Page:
This past week I decided to get a little chefy. I’m sure many people think that’s what restaurant cooks do–and it is, but it isn’t. You have to have a real passion for the art; I’ve worked with people who do, but I’ve worked with more people who don’t. For them, it was just a job to get paid. But the longer I’ve been out of restaurants and cooking professionally, the more my passion for great food grows.
I recently purchased a sous vide machine and wanted to use it, so I made up this recipe. You don’t have to spend money on a sous vide machine if you don’t have one, though. I’m going to give you this recipe with the intent that you’ll use a frying pan and the oven. Use a frying pan that can go into the oven OR transfer the seared chicken to a baking dish to finish it. The accompanying pictures are from when I used my sous vide to cook this dish.
Now to answer your question, “What is a sous vide?” Sous vide is a method of cooking using water and heating it to the exact temperature you want your food to finish at. Because it’s a long cooking process, you do not get the carryover cooking you do with the other cooking methods. It is so precise that you can often set the machine to a half degree, and then the food can stay in the heated water until you’re ready to cook with it. There is a catch, though, you cannot put the food directly in the water; it must be sealed in a bag. A zipper locking bag works, but many people use vacuum-sealed bags instead. You can use these bags to marinate the meat and just cook with it.
Let’s say you want to sous vide this recipe. You would fill the chicken as you will do when you read the instructions, then you can use either vacuum seal it or put it in a large zipper-lock bag. You would partially close the zipper and then place the food into the water to force the air out—and you need to get the air out. Once done, you can let it rest while you set up your container to cook in. Attach your sous vide machine, put your food in the container, then fill it up to the highest line on your device. Remove the food, turn on the machine to 145F and let it come up to temperature. Now, anyone who has cooked chicken before is having a fit, “145? The chicken won’t be done; you have to go to 160!” No, not with sous vide. 145 is perfect; the chicken will be cooked.
Now that you have your sous vide set to 145 let the water warm up to that temperature. It could be a large pot of water and take the better part of 30 – 40 minutes to warm up, so give yourself enough time. Once it is warmed up, put your closed bag of chicken in and cook for about an hour. Again, one of the beauties of Sous Vide is that the water temperature will stay constant so your food will not overcook. It will hit equilibrium at 145F. Now you can sear the chicken in the pan, and it will hit it up, and you can finish at 160F. Remember to rest for 5 minutes, so the juices of your chicken don’t rush out.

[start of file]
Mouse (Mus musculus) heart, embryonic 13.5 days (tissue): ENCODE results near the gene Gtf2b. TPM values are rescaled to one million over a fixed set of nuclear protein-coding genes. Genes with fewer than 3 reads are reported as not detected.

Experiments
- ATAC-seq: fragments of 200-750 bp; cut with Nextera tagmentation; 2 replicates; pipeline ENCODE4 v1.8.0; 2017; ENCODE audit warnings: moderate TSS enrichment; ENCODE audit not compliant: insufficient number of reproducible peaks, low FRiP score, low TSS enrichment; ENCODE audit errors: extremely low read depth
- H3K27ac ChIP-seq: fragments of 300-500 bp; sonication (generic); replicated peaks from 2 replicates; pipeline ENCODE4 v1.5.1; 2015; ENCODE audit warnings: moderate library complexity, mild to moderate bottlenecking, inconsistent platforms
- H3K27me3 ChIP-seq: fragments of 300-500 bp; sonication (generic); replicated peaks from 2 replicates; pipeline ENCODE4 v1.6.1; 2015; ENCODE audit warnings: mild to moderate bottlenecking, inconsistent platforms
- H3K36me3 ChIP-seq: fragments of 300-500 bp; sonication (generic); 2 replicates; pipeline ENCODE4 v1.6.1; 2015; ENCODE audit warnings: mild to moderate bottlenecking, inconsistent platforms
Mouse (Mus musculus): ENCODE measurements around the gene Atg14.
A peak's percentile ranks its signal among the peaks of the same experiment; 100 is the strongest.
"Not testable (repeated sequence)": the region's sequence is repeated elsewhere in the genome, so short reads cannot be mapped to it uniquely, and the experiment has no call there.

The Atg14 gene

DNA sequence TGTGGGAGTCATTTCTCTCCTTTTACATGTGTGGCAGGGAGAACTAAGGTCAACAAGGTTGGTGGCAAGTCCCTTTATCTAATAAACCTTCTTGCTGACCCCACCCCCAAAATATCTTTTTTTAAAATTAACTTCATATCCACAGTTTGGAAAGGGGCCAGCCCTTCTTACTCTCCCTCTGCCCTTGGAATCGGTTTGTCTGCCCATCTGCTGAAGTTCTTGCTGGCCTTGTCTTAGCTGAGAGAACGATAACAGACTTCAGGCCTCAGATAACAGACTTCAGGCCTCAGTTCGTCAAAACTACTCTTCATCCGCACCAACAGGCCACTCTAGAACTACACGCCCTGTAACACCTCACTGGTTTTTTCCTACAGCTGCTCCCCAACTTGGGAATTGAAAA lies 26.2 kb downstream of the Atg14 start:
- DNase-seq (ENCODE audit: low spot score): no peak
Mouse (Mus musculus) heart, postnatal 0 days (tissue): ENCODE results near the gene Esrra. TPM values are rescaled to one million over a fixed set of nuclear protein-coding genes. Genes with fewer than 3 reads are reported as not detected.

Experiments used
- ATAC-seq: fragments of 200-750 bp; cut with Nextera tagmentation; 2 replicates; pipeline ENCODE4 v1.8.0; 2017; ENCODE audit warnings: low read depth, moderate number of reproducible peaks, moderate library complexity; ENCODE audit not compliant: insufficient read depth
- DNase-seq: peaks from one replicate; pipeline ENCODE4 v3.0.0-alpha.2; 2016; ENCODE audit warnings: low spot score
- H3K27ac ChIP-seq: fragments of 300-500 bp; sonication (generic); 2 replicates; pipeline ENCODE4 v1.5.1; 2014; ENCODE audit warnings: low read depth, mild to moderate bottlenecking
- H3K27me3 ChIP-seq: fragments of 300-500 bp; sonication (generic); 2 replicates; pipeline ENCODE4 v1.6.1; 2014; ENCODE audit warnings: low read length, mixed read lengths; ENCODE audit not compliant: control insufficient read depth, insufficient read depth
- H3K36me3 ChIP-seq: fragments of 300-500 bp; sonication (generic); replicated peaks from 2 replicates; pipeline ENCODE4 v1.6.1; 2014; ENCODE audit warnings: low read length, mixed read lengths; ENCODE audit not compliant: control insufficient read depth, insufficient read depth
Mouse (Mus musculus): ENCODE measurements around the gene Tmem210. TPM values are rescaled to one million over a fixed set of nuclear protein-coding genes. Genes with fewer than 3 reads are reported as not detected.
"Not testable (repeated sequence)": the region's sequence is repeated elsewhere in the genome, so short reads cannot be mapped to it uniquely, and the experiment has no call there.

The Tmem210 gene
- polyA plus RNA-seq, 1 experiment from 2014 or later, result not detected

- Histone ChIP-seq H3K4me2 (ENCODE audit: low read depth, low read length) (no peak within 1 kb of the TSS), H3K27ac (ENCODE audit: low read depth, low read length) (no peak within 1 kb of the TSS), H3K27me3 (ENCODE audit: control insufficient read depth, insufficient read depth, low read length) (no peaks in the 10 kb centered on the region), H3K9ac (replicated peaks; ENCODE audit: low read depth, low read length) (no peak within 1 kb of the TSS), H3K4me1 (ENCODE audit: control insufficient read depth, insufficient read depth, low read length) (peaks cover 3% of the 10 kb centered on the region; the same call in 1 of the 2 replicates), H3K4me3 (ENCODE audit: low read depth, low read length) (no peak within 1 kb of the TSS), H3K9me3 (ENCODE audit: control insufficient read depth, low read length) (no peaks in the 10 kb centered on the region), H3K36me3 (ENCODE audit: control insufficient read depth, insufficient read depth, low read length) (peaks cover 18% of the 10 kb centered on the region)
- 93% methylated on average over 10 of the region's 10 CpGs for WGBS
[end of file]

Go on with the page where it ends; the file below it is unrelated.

Cream cheese stuffed chicken
12oz softened cream cheese
1 cup shredded mozzarella cheese
1 cup shredded cheddar cheese
1 TBSP milk
1 TBSP Chives
1 tsp garlic salt
½ tsp onion powder
Pinch white pepper
8-10 chicken breasts
One large zipper-lock bag
1 TBSP vegetable oil
- Combine the cream cheese and shredded cheeses in a bowl or stand mixer and mix until well incorporated.
- Add the chives and milk and mix some more
- Add the garlic salt, onion powder, and white pepper. Not too much white pepper, it’s powerful, and if you don’t have white pepper back is ok, and you can add more.
- Mix until everything is well mixed, then transfer it to the large zipper-lock bag. Push everything to the bottom of the bag and as close to one corner as possible.
- Place in the refrigerator for 20 minutes; it lets the flavours blend. The mixture could also be done the day before.
- Preheat your oven to 350F.
- Get a clean frying pan, one that ovenproof is preferred. It will need to be large enough to cook all the chicken; otherwise, you can use a sheet pan or an ovenproof dish.
- Get your chicken and a small sharp knife; you do not want a standard chef’s knife for this.
- Pierce the largest part of the breast towards the pointed end. Then slowly cut a pocket into the breast. It doesn’t have to go all the way to the end; you just need a bit of a pocket in it.
- Once all of the chicken breasts have been cut, grab your cheese mix and cut off the tip of the bag. You’re going to pipe the mix into the chicken. Fill them up until they just start to puff up. When you’re done, if there is any mixture left over, keep filling up chicken until its gone.
- Wash your hands, which I hope you were doing anyway.
- Put a tablespoon of oil in the pan and put the temperature on high. If you’re using cast iron for this and you don’t have a good hood fan, I recommend you open all the windows now.
- Once the pan heats up, sear each piece of chicken on each side. Remember now, and DON’T move the chicken unless it lets you. It should be easy to lift it, and it shouldn’t fight. It is not going to burn; the Maillard (my-ard) reaction is taking over! And when the chicken is browned, it will let go.
- Once all the chicken is seared, put it in the oven for 30 minutes. Check the temperature. Once the thermometer reads 145 – 150F, take out the chicken and cover it with foil to rest. The phenomena called carryover cooking will happen. It will continue to cook until all the juices have settled down.
- Serve that dish and enjoy a nice beverage!